In Britain, unlike the United States, broadcasting developed first as a public service, and it was not until the 1950s when commercial broadcasting received a license to operate. However, even the commercial broadcasters were expected to fulfill public service obligations. In other words, they were expected to follow the lead of the BBC, whose public service mandate is encompassed in the phrase “to inform, to educate, and to entertain.” Though this mantra was first advocated by David Sarnoff, the founder of NBC and RCA,  the BBC, under the direction of John Reith, embraced it wholeheartedly. I don’t think anyone would say that NBC did the same.

To inform, educate, and entertain, in its current formulation, means the following for the BBC:

  • Universality of access and appeal
  • Quality
  • Independence and impartiality
  • Distinctiveness (covering underserved areas, or areas not reached by commercial broadcasters)
  • Encouraging culture and creativity
  • Supporting national life and contributing to democratic debate.
  • Reflecting the UK’s nations, regions, and communities.
  • Playing a leading role in technological development (Digital Britain)

(BBB, 2006)

Under Reith, the BBC reached important milestones. It was the only independent broadcaster to cover the general strike of 1926, it broadcast the abdication speech of Edward VIII, and the it expanded its radio reach to the entire British empire. However, Reith was also well-known for his religious conservatism, which he brought to the BBC. His influence on matters of programming was so important, than to this day, the British refer to the BBC as auntie:

At one time ’Auntie’, the BBC, closed down for an hour or so at 6pm, so that mothers could put the little ones to bed, without distraction. Well, don’t you think it would be a great idea if television closed down now at 6pm, so that families could sit down together and have an evening meal around the table and just talk? (Griffin, 2009)

Auntie knew best; she knew how to inform you, how to educate you, but was not very good at entertaining you, at least, not in the sense of providing you with popular culture fare. Reith would not even consider it; he believed that the BBC should improve the lowbrow tastes of some of its audience by exposing them to quality programming. This is what he had to say about Jazz:

Jazz in its place is all right, but do you not agree that it has got altogether out of its place in the life and interest of a considerable section of the community, and that tot to some extent anyhow it is degrading? (Reith Memo, 1937).

Clearly Reith thought that the BBC should not “cater down on the “give the public what it wants” basis” (Reith Memo, 1937), and since the BBC had a monopoly, it could afford to be dismissive. However, beginning in the 1950s, commercial broadcasting was licensed in Britain. The BBC, though remaining in an advantageous position, now had competition.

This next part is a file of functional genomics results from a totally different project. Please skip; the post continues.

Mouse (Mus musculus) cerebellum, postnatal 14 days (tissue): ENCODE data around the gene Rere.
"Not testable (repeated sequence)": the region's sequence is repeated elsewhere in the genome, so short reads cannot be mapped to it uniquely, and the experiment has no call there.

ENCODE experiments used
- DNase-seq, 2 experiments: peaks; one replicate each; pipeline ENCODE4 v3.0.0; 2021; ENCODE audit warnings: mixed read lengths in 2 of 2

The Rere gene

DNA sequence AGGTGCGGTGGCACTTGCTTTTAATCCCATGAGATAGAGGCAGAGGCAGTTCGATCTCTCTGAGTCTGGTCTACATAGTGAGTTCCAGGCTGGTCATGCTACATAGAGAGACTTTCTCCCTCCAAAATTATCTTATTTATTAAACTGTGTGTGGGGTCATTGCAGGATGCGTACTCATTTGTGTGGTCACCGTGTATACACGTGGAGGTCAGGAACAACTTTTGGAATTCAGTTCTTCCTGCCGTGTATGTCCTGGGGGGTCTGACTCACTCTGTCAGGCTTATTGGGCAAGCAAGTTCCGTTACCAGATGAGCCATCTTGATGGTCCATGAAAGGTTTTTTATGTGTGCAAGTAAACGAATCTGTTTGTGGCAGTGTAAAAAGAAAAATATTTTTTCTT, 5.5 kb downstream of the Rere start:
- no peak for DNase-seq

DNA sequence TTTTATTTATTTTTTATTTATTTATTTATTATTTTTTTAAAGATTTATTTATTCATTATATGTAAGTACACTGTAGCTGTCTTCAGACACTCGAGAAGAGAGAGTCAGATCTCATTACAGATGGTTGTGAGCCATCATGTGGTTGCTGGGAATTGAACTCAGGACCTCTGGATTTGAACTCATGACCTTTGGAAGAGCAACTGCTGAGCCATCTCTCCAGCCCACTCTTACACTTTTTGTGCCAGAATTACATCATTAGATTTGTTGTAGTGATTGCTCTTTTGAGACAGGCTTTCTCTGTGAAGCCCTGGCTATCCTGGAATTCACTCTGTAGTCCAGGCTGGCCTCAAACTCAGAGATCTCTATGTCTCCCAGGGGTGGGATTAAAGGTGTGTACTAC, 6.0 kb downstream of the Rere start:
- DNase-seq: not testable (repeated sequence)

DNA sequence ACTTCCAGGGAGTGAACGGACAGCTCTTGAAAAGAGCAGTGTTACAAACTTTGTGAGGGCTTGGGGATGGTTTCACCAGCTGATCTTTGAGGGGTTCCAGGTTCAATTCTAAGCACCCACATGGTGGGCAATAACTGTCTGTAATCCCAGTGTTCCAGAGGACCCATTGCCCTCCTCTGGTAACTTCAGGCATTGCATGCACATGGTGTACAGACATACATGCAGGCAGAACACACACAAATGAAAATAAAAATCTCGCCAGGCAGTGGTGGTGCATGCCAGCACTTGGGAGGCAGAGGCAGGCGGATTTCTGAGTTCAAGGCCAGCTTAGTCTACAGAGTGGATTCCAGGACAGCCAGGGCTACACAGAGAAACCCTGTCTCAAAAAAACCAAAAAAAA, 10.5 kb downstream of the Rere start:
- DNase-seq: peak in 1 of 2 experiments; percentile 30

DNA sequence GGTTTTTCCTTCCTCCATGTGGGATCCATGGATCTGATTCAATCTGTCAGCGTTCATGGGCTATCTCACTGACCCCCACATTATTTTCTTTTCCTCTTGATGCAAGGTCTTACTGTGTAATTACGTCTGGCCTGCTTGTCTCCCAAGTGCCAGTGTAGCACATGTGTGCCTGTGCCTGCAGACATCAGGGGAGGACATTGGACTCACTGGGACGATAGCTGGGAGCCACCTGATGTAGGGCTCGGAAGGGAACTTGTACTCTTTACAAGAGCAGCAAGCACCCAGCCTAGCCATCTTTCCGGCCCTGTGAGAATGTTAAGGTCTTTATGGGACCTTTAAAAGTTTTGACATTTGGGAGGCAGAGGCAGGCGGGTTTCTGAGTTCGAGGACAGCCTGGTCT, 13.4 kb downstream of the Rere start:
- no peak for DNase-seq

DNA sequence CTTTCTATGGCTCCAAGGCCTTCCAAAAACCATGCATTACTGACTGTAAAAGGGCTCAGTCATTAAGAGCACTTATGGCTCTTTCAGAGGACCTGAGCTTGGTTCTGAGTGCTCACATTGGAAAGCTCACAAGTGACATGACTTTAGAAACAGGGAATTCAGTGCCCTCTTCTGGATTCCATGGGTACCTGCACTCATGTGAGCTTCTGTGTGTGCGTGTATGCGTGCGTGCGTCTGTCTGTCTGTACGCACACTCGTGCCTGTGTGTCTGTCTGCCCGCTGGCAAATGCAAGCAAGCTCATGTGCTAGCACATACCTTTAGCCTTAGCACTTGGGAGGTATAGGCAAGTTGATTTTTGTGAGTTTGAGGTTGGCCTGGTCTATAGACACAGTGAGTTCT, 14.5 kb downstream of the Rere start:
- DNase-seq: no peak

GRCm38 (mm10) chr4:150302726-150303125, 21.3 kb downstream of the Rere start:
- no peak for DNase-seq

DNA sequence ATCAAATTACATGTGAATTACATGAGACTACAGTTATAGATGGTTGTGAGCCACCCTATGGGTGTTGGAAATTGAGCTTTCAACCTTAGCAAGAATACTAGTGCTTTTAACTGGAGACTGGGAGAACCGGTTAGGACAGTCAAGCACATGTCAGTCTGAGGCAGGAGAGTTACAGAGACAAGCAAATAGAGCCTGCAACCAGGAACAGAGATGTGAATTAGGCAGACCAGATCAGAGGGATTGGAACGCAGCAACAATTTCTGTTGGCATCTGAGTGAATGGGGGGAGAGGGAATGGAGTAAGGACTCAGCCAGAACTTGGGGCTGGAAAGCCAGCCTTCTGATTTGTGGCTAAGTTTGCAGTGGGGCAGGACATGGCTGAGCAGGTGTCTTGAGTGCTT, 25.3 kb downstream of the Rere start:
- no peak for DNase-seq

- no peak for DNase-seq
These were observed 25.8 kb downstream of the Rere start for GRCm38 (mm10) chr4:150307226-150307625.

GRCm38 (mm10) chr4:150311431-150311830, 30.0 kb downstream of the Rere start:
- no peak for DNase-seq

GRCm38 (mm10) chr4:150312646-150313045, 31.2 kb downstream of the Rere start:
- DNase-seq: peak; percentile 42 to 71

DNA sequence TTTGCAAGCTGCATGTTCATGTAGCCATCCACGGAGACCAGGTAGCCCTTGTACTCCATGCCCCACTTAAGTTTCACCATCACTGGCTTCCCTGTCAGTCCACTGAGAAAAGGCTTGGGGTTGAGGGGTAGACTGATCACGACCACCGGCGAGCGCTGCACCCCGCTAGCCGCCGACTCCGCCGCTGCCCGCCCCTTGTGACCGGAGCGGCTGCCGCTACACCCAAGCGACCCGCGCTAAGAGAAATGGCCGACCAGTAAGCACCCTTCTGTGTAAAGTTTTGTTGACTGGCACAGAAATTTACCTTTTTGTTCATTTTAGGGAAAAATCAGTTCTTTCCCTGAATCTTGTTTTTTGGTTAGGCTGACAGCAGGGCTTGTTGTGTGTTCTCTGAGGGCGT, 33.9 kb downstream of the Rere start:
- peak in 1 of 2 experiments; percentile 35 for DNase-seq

Ward reminds us, nonetheless, that even with the introduction of commercial broadcasting, the landscape did not widen until the 1980s. The BBC and ITV lived, to use his formulation, in a comfortable duopoly. Furthermore, because commercial broadcasters were expected to uphold similar public service obligations as the BBC, one of the key philosophical elements of British broadcasting remained virtually untouched. Only with the introduction of satellite did these time-honored tenets begin to crack.

Liberalization to compete globally

Ward does a good job in explaining the transition, in terms of policy, from strict regulations to a more liberalized environment. Thatcherism was an important factor.

Thatcherism refers to the policies advocated by Margaret Thatcher, British Prime Minister in the 1980s. Thatcher was a firm believer in free market economics, privatization , and deregulation. Though many public services were privatized under Thatcher, the BBC was not to be one of them. Yet the duopoly would be challenged through the introduction of new channels, like Channel 4 and 5, and the development of satellite and cable.

With liberalization came the push to become more competitive. Though the BBC still does not broadcast commercial advertising, it had to develop additional revenue sources. This led to the establishment of BBC Worldwide and BBC Resources Ltd.

This is a summary of the sales revenue generated by BBC Worldwide in 2008/09 (in millions of pounds). Total sales = 1,004 Million Pounds, with profits of 103 Million Pounds (Annual Review, 2009)

Interestingly enough, BBC Worldwide’s (BBCWW) success has brought about calls for regulation, and even for stripping away its ability to engage in commercial activities. In 2007, the BBC Trust, which oversees the BBC, forbade BBCWW from expanding its activities through mergers and acquisitions. The decision was prompted by BBCWW’s controversial purchase of 75% of Lonely Planet Publishing. However, the Trust did not order the BBC to sell LPP. Instead, Michael Lyons, chairman of the Trust, said that this would come “under review”.

The controversy over the expansion of BBC WW is an interesting case. I think it does indicate how  British broadcasting is changing, and how, as Ward suggests, because its public service mandate is very loosely defined, the BBC is very vulnerable to accusations of unfair competition and monopoly. Now, I’m not saying that the BBC plays fair. After all, they still collect the lion’s share of the license fee. However, when the CEO of NewsCorp, of all possible media companies, is one of the people crying foul, and even suggesting that this is “nationalisation”, I have to quietly laugh.